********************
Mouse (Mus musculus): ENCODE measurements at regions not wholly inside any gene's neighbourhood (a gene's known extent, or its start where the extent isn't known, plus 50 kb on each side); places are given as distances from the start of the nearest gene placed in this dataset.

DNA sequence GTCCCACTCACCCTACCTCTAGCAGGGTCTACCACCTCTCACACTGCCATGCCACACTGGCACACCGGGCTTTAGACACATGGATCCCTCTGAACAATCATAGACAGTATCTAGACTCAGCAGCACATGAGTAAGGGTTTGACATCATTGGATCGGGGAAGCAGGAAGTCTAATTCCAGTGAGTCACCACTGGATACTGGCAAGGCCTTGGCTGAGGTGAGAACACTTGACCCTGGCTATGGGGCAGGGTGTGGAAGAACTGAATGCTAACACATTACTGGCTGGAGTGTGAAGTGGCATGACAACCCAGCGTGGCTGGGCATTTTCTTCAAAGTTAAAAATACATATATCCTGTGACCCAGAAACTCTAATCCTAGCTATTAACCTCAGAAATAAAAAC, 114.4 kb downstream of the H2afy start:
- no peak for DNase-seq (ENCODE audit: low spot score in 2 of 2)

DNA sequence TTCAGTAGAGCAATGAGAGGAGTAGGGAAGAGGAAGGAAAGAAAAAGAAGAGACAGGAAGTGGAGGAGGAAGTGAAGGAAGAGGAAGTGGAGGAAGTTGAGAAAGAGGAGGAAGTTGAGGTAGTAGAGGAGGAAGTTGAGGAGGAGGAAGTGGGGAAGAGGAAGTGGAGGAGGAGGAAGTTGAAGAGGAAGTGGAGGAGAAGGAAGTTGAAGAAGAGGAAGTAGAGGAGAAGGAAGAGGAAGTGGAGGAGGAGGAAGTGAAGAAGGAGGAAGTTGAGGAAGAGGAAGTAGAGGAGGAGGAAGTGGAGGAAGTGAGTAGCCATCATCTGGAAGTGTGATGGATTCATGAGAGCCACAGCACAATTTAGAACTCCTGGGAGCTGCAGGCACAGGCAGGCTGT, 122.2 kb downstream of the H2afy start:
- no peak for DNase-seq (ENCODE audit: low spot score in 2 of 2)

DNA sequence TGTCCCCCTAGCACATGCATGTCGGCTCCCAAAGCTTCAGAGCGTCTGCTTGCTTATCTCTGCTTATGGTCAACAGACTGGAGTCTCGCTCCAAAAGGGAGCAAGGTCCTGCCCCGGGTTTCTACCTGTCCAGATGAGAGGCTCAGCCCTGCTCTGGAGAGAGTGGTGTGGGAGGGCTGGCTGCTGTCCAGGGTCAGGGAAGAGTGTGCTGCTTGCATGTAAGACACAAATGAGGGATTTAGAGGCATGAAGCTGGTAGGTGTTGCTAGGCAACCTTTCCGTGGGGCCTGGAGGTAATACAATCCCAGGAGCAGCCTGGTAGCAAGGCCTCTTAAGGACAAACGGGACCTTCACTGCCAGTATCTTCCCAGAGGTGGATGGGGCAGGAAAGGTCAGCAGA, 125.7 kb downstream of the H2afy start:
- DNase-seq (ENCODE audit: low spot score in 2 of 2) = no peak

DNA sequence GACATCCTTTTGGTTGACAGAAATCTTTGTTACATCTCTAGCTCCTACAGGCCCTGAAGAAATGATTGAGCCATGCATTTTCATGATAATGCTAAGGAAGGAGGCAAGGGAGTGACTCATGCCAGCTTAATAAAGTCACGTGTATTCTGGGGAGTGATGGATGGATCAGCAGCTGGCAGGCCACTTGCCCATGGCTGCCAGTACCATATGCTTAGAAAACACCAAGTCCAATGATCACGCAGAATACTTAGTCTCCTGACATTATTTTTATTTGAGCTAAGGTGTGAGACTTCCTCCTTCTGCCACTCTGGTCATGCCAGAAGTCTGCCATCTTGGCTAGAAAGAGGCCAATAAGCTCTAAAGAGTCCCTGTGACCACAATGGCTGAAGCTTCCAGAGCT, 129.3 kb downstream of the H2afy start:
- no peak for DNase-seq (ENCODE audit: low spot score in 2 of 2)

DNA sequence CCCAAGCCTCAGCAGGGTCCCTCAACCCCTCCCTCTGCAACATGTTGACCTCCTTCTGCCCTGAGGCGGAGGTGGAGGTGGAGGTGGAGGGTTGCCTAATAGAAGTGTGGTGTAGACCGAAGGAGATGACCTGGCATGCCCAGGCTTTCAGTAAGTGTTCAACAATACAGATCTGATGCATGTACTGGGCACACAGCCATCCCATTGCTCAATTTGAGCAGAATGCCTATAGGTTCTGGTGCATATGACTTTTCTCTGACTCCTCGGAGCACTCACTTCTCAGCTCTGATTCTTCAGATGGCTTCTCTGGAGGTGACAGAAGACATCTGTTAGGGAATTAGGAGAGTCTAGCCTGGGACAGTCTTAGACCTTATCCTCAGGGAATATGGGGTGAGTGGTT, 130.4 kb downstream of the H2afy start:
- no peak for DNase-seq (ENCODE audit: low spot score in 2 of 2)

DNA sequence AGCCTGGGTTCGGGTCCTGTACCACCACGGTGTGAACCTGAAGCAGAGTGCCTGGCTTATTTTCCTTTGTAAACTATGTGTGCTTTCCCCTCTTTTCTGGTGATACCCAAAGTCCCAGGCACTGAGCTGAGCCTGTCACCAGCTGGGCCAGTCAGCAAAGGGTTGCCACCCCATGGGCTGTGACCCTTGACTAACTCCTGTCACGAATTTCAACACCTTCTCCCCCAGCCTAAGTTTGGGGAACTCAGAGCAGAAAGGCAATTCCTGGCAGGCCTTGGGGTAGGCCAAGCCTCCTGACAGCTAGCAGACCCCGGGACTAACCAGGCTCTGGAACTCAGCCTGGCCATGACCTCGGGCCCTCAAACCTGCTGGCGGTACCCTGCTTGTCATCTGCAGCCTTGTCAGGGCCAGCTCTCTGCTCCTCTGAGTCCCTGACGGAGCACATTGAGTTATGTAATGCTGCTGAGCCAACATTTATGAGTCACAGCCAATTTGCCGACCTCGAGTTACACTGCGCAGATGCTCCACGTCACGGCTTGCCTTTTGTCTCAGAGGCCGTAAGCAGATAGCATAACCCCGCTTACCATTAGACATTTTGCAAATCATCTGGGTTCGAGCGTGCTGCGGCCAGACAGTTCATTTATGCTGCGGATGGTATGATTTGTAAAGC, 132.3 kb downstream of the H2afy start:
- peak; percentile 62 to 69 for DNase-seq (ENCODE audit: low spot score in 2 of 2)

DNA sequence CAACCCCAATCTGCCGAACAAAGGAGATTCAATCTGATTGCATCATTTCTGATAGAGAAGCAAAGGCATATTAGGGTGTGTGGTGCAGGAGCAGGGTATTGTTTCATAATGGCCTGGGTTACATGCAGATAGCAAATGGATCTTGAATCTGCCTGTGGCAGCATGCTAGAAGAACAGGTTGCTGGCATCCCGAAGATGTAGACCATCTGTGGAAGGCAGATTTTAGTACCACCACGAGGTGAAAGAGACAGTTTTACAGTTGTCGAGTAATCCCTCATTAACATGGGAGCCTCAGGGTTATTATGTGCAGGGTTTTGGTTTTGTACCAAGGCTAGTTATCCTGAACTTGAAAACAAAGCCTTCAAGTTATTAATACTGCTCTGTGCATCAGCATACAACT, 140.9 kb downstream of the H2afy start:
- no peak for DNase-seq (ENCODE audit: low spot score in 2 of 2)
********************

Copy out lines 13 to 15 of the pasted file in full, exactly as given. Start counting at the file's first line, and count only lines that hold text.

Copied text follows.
- peak; percentile 62 to 69 for DNase-seq (ENCODE audit: low spot score in 2 of 2)

DNA sequence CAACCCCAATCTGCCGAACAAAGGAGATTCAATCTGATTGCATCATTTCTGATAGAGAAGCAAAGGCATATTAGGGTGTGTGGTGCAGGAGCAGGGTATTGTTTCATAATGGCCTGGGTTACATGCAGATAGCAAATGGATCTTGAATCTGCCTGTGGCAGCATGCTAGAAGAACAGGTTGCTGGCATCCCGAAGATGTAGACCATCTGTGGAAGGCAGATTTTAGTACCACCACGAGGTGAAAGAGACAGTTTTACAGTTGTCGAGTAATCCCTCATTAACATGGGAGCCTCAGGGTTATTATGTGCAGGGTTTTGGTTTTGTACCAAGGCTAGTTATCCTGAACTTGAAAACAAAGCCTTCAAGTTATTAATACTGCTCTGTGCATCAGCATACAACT, 140.9 kb downstream of the H2afy start:
- no peak for DNase-seq (ENCODE audit: low spot score in 2 of 2)